ABOVE: Taking a peek at the near-zero latency between the controller and the Forge TV – ON the showfloor at CES 2015. If the controller works this well before final hardware and in the middle of a tech convention with thousands of other signals blasting it from all directions, we're convinced it'll work great in our living room too.

While the Serval or the Turret will likely be the controllers you're going to want to have to control the Forge TV, you can also use your Android or iOS smartphone. A Razer Forge TV Remote App will be available for Android devices and iPhone once the device is launched.

While it's not clear whether you'll be able to play games with the Remote App as a controller (likely not), you can use voice search for looking through your media.

Like all Android TV devices, the Razer Forge TV is Google Cast (see: Google Chromecast) ready. Your Android device will be able to cast media at will, without the aid of a Chromecast device separately.

While software is not complete, gaming on the Razer Forge TV is already impressive. We'll have to wait for more time with this device once it's review time to see how it compares to devices like the NVIDIA SHIELD Tablet, but for now it's clear Razer is ready to fight with the big guns.

Working with Android TV is swift and impressive. Cycling through movies, apps, and games is simpler here than any other interface we've yet tried. Especially now that we've got a gaming controller to do it.

The UI is largely Google's, of course, but this is easily the finest implementation (for speed, mostly) we've seen yet.

As for Razer Cortex: Stream, we're going to have to reserve judgement for back in the review lab down the line. We simply cannot in good faith judge such wireless connectivity here at a tech convention where countless signals run back and forth in the interim.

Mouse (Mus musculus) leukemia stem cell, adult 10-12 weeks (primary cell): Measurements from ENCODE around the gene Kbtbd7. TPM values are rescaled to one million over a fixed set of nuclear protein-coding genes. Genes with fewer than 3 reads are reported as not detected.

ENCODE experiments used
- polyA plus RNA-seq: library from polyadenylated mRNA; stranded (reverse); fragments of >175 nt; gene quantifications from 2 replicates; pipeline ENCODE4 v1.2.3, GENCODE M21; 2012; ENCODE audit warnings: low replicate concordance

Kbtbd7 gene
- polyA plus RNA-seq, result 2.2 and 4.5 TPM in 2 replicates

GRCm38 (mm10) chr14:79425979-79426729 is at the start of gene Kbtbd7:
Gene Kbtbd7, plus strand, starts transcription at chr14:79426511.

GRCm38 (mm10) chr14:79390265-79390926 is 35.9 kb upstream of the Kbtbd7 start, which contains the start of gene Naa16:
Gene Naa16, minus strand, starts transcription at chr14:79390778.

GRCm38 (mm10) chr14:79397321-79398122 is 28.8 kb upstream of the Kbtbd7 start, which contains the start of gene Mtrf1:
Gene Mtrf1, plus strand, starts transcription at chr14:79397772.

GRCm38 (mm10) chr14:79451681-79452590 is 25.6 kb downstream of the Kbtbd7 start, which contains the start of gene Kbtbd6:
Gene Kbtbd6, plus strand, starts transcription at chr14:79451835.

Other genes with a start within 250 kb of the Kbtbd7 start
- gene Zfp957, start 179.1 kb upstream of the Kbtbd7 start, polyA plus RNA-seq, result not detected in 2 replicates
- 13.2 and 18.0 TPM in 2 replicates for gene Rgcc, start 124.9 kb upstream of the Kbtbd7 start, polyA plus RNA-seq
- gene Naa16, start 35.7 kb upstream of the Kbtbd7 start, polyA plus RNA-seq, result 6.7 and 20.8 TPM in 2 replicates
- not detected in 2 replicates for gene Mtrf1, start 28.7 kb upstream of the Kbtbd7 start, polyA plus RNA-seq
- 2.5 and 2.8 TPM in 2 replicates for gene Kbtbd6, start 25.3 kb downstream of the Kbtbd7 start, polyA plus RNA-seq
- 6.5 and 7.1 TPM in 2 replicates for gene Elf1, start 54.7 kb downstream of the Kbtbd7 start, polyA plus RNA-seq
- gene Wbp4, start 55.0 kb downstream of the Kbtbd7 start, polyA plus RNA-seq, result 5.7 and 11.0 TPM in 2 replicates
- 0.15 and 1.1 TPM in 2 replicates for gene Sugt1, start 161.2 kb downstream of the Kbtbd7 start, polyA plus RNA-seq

What Razer suggests we'll be seeing is "PC streaming from your living room no matter which room your PC is in." The obvious big competitors here are NVIDIA GameStream and Valve's Steam In-Home Streaming. Razer has some fairly well-established systems to buck up against – it'll be great to have another system in the mix to put the fire under the feet of the other two.

As with all Android-based gaming systems, we'll be interested to see what Razer brings to the table with promoting game developers for their system. While NVIDIA has Valve bringing games like Portal and Half-Life to Android, there's still a lot Android has yet to do – like bring more AAA games to the mobile platform.

Like streaming, we're glad Razer is entering this war zone to encourage the market to expand.


Easily one of the most well presented products at CES 2015, we're excited about the potential of the Razer Forge TV. Unlike many products shown at CES – especially in the gaming space – we're expecting this system to make its way to the market in full form very soon.

The Razer Forge TV will be sold for $99.99 / €99.99 straight through Razer on its own. You can also get a Forge TV/Serval Controller bundle for $149.99 / €149.99, or each of the accessories separately. Stick around as we continue to dive into Android TV at large and Razer's next big initiative* – taking back the living room.

*One initiative of several, that is to say. They're also aiming to open source Virtual Reality with OSVR and to open up the gamer-friendly wearables world with Nabu X.